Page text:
Gynecology: legacy of gender oppression
Medical Apartheid: The Dark History of Medical Experimentation on Black Americans from Colonial Times to the Present
by Harriet A. Washington
Doubleday Press, 2007.
I would like to contribute to ULK by adding to every issue a book of the month club to bring consciousness to those already down with MIM. My first book is called Medical Apartheid. It is about J. Marion Sims, a doctor (mad man), who operated on Afrikan wimmin here in the u.$. without anesthesia. He used at least 9 people to hold these sisters down against their will while he took out their ovaries. This caused a medical condition known as Vaginal Fistula, and earned him the moniker of "the father of gynecology."
The people who benefited from his experiments are none other than Caucasian women at that time. Caucasian women make up most of what MIM calls the gender aristocracy. While the patriarchy represents male power over the oppressed female gender, the gender aristocracy are those who support the patriarchy because they benefit from it despite their biological sex.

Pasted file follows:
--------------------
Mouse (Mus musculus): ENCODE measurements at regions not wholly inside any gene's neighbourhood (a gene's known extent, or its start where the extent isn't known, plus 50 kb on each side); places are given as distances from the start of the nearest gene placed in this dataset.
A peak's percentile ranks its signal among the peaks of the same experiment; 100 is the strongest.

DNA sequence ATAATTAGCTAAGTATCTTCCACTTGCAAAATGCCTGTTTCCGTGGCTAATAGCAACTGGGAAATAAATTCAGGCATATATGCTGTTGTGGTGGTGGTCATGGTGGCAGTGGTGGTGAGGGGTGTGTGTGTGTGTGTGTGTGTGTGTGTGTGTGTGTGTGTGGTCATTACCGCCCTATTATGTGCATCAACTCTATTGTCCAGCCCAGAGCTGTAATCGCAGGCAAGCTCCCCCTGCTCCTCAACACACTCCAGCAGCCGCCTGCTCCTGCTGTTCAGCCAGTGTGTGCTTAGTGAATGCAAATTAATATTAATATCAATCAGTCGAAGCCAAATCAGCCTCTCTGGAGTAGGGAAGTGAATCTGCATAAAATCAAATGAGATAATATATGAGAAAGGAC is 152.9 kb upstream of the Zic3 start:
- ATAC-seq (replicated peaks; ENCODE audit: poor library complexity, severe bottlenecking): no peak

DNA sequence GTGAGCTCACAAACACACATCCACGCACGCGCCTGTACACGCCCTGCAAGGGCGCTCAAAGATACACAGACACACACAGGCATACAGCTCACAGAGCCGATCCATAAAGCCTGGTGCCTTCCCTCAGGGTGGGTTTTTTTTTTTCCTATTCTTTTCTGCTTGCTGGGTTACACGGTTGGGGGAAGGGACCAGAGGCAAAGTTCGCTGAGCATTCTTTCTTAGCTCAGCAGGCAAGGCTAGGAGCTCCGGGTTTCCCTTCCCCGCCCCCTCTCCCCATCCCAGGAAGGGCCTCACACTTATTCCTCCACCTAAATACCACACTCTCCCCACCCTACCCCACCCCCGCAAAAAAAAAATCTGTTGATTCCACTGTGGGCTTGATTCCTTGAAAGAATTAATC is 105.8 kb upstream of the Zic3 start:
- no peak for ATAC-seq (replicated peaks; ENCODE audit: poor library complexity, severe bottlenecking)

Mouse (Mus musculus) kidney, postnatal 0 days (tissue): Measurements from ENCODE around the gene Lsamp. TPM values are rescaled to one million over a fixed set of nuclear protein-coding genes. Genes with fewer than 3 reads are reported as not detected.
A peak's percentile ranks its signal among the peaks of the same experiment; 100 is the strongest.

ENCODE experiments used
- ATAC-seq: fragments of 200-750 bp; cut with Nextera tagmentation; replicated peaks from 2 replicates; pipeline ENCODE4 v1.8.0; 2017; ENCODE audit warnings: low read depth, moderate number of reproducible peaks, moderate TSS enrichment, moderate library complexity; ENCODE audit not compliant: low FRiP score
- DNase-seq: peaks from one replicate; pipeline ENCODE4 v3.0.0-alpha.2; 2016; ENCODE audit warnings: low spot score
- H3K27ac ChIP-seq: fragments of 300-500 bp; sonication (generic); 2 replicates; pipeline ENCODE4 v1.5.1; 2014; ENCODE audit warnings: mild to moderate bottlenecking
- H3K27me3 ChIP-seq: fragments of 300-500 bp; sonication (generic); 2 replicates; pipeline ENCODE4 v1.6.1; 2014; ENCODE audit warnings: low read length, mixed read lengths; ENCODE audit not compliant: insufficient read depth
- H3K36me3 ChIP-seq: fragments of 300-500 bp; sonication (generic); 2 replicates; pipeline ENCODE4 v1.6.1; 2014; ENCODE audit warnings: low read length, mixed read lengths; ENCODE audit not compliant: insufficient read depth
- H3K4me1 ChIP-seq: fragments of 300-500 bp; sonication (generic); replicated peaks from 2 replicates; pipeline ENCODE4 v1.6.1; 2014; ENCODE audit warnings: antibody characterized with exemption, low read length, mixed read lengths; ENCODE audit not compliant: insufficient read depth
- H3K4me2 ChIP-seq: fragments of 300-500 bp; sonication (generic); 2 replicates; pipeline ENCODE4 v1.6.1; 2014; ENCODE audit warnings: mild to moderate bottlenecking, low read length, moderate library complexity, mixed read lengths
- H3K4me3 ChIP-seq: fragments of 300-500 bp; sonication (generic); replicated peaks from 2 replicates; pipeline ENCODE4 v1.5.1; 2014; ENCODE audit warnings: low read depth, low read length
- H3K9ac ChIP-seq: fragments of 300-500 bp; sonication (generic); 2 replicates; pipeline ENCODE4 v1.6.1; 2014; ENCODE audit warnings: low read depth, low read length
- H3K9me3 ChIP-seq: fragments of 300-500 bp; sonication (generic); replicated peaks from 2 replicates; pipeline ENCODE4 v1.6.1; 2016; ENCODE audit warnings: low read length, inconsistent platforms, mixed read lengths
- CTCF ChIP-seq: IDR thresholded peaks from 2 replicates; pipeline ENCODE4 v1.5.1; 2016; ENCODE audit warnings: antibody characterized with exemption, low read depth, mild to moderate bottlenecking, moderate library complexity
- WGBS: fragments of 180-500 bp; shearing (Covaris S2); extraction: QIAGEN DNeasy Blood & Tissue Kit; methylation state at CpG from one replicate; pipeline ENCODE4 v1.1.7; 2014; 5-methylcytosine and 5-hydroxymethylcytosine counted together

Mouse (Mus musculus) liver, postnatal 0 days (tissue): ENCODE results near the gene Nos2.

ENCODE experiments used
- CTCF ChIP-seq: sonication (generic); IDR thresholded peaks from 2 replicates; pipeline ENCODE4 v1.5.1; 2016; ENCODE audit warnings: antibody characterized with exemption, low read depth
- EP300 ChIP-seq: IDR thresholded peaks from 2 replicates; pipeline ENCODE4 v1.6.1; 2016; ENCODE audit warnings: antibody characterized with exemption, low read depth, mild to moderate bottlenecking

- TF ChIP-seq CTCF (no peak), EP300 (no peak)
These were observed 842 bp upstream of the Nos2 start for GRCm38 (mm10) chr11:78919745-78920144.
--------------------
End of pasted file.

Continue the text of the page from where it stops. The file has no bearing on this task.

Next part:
There is a statue of Sims erected in Central Park honoring his inhumane acts. Those of us living in NYC need to explain the true her-story of what he did to our children who may visit this statue on a field trip. We need to teach them her-story from the perspective of the real gender oppressed, not those who pose as "feminists" and attack the oppressed peoples.
It is important that our people become enlightened about this practice, which was just one example in this book of what we had to endure just for being Afrikan in the united $tates. From the times of slavery to examples in the 1990s, Afrikans have been used as guinea pigs and targeted for racist experiments. It is the gender oppressed who are especially targeted: wimmin, children and prisoners.
The author discusses "iatrophobia," which is the continued fear of doctors that Afrikan people experience under patriarchal imperialism. This fear is based in real life experience, but it also contributes to decreasing our access to needed medical care.
This book is very sad and will open a floodgate of tears for its readers. Hopefully through promoting books like this we can reach our brothers and sisters who wear blue, red, black and gold to stop thinking white!